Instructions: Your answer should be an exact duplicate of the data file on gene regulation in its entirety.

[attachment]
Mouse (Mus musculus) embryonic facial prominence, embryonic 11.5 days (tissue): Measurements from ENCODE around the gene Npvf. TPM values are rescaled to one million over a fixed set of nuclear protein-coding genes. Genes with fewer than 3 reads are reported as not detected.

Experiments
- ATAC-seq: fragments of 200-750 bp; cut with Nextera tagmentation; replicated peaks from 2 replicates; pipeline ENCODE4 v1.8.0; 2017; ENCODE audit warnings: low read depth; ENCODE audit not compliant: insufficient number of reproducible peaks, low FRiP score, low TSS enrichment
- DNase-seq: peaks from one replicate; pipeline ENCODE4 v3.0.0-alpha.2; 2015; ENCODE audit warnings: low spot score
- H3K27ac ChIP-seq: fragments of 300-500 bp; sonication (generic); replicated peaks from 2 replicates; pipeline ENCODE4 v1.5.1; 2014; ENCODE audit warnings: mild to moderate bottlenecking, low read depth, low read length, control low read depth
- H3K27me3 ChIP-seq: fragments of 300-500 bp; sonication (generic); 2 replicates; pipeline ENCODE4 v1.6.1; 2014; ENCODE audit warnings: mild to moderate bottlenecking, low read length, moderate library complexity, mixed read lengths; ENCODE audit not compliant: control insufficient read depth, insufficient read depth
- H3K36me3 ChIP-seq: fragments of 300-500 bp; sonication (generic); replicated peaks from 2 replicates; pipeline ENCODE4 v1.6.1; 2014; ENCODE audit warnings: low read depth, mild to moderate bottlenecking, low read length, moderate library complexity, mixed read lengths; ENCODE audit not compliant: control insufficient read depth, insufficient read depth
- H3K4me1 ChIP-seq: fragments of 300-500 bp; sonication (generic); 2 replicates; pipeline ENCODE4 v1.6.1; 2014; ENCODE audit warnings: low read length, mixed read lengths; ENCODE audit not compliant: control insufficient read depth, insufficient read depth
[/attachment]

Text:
Mouse (Mus musculus) embryonic facial prominence, embryonic 11.5 days (tissue): Measurements from ENCODE around the gene Npvf. TPM values are rescaled to one million over a fixed set of nuclear protein-coding genes. Genes with fewer than 3 reads are reported as not detected.

Experiments
- ATAC-seq: fragments of 200-750 bp; cut with Nextera tagmentation; replicated peaks from 2 replicates; pipeline ENCODE4 v1.8.0; 2017; ENCODE audit warnings: low read depth; ENCODE audit not compliant: insufficient number of reproducible peaks, low FRiP score, low TSS enrichment
- DNase-seq: peaks from one replicate; pipeline ENCODE4 v3.0.0-alpha.2; 2015; ENCODE audit warnings: low spot score
- H3K27ac ChIP-seq: fragments of 300-500 bp; sonication (generic); replicated peaks from 2 replicates; pipeline ENCODE4 v1.5.1; 2014; ENCODE audit warnings: mild to moderate bottlenecking, low read depth, low read length, control low read depth
- H3K27me3 ChIP-seq: fragments of 300-500 bp; sonication (generic); 2 replicates; pipeline ENCODE4 v1.6.1; 2014; ENCODE audit warnings: mild to moderate bottlenecking, low read length, moderate library complexity, mixed read lengths; ENCODE audit not compliant: control insufficient read depth, insufficient read depth
- H3K36me3 ChIP-seq: fragments of 300-500 bp; sonication (generic); replicated peaks from 2 replicates; pipeline ENCODE4 v1.6.1; 2014; ENCODE audit warnings: low read depth, mild to moderate bottlenecking, low read length, moderate library complexity, mixed read lengths; ENCODE audit not compliant: control insufficient read depth, insufficient read depth
- H3K4me1 ChIP-seq: fragments of 300-500 bp; sonication (generic); 2 replicates; pipeline ENCODE4 v1.6.1; 2014; ENCODE audit warnings: low read length, mixed read lengths; ENCODE audit not compliant: control insufficient read depth, insufficient read depth